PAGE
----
We’ll spend much more time in Santa Fe tomorrow. Today we’re only passing through, but there’s no reason you can’t stop for lunch. I recommend the restaurant at the La Fonda Hotel. The beautiful adobe hotel is just off the old town plaza, and only a block from St. Francis Cathedral. There’s an indoor parking garage (remember to validate your ticket), and an absolutely beautiful restaurant, La Plazuela.
Above is a picture I quickly snapped of my table. The salsa was everything you would hope for, and the setting is perfect.
The large room is lit with skylights, giving you the feeling that you’re eating in an outdoor plaza.
[tmt_info =””]While dinner at La Plazuela may be a bit expensive for a traveler on a budget, the prices on the lunch menu are easier to stomach. Expect to pay about $12-15 per person. Here’s a link to the menu.[/tmt_info]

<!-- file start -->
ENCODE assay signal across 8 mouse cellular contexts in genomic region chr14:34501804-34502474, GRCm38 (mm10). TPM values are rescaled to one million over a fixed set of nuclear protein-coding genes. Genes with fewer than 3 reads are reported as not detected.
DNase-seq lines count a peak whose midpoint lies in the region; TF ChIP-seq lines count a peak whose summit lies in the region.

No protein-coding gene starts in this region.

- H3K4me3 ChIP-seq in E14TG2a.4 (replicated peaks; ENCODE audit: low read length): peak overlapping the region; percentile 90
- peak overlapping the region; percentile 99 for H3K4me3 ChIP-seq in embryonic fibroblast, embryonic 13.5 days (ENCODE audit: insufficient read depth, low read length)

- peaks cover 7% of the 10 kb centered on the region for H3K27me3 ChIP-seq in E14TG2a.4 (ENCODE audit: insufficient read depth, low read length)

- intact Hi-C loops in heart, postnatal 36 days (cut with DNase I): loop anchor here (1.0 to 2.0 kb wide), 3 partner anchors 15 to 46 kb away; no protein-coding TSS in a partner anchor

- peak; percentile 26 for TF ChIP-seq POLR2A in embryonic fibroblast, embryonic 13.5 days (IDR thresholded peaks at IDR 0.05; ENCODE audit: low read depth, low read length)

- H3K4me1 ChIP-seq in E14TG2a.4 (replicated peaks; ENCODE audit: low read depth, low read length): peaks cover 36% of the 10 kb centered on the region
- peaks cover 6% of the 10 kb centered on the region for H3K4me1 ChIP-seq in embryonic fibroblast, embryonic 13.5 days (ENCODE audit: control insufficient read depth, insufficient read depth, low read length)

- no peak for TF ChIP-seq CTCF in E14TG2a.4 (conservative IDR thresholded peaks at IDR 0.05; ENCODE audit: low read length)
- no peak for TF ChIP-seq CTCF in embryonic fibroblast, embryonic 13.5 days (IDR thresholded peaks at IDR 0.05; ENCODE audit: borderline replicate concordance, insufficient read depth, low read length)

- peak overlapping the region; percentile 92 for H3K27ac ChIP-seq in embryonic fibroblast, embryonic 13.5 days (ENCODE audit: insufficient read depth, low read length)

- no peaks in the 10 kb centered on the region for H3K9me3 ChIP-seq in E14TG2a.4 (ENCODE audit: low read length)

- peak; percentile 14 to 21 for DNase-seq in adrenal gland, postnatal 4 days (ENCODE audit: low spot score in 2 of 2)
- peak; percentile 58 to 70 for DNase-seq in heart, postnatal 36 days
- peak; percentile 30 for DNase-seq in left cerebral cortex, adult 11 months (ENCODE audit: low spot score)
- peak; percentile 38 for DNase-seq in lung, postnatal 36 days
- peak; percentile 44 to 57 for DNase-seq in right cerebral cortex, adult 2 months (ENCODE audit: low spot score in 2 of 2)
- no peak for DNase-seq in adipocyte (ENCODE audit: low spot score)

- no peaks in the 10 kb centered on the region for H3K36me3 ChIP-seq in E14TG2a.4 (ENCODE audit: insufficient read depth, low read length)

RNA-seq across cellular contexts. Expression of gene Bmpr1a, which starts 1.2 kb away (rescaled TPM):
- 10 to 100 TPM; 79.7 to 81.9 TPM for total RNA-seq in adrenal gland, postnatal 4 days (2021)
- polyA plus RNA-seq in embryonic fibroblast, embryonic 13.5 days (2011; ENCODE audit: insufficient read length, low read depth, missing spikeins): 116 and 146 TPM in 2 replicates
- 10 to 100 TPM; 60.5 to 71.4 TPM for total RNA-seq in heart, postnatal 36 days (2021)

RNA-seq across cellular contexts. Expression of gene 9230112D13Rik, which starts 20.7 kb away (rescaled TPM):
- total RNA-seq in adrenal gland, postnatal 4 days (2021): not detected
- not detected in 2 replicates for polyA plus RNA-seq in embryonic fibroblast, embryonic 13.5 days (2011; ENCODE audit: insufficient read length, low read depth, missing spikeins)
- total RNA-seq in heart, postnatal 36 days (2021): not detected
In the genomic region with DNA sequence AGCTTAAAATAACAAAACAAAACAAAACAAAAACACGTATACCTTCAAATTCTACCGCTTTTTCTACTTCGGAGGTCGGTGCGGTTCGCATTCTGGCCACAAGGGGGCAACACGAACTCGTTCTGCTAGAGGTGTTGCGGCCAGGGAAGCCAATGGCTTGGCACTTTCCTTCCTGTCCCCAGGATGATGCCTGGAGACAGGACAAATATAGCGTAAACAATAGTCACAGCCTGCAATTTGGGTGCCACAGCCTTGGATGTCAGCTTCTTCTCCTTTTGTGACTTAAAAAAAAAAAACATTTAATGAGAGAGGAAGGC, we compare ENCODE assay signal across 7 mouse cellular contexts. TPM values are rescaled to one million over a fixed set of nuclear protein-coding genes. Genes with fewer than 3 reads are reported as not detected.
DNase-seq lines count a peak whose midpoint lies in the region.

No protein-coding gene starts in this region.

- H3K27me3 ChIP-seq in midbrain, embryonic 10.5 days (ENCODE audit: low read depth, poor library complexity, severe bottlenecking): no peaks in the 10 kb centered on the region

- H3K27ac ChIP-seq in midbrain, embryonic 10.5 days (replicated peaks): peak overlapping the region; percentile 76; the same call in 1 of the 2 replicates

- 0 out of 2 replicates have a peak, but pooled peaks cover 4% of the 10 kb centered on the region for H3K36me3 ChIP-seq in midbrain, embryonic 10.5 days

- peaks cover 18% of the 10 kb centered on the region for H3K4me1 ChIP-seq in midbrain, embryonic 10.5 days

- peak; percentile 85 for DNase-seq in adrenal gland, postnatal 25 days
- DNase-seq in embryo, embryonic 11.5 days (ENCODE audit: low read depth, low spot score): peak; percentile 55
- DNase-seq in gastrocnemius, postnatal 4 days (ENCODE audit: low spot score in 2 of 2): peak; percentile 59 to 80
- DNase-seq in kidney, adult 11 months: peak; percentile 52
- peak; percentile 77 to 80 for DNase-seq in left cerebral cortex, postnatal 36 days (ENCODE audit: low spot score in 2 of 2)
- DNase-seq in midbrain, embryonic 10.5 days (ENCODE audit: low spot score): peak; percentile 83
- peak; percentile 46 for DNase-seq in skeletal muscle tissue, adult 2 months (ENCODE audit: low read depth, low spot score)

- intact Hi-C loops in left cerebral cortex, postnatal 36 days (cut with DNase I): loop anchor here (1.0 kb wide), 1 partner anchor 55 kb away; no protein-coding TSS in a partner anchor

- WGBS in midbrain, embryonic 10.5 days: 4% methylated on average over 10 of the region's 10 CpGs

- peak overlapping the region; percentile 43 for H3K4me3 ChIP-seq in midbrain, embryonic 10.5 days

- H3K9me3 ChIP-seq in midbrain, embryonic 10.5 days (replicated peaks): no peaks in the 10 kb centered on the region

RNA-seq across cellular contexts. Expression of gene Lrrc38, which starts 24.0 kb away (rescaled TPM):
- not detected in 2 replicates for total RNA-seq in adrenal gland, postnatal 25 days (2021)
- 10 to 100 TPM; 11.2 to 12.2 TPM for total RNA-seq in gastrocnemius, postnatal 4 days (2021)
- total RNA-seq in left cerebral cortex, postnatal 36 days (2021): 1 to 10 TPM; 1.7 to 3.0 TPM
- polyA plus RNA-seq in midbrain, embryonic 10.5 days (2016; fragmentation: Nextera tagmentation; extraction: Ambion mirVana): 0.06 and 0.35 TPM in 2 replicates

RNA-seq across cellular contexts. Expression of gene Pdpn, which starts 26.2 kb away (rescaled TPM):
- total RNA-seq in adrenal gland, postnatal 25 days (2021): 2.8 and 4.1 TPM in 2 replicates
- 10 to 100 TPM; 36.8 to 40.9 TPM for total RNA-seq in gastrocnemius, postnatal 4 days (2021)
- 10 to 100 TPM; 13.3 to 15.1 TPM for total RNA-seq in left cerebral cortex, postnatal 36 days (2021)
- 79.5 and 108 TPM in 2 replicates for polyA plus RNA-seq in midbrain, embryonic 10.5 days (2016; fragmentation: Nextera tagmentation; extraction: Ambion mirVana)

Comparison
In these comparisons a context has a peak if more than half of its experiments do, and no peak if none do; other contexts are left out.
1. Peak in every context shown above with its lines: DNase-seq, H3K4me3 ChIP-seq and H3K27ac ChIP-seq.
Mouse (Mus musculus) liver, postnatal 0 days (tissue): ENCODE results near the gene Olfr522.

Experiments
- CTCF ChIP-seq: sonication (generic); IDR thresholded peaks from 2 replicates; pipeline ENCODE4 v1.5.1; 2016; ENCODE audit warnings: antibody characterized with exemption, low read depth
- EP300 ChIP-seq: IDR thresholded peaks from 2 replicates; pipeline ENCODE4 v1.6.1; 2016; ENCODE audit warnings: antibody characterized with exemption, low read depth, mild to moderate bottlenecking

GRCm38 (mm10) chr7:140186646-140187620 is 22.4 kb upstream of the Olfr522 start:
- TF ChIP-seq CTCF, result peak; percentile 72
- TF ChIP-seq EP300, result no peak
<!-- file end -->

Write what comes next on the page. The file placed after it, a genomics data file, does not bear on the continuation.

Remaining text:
[tmt_info =””]From Santa Fe, US Rtes. 84 & 285 run together, and head north, eventually turning from a limited access freeway to a 4-lane road.[/tmt_info]
[tmt_info =””]There’s a fast way and a slow, scenic way to travel between Albuquerque and Santa Fe. Interstate 25 provides the fast route, while NM Rte. 14 takes its time on the east side of the Sandia Mountains. [/tmt_info]
As you head north out of town, you’ll pass through several Native American reservations, which all seem to have their own casino. One gambling establishment that stands out is named for the unusual geological feature, just across the street: Camel Rock.
There’s a parking area on the frontage road near Camel Rock, and a short trail that takes you near the formation. A fence keeps you from climbing on it, or from walking around to the other side.
Note: This trip was first published in 2006.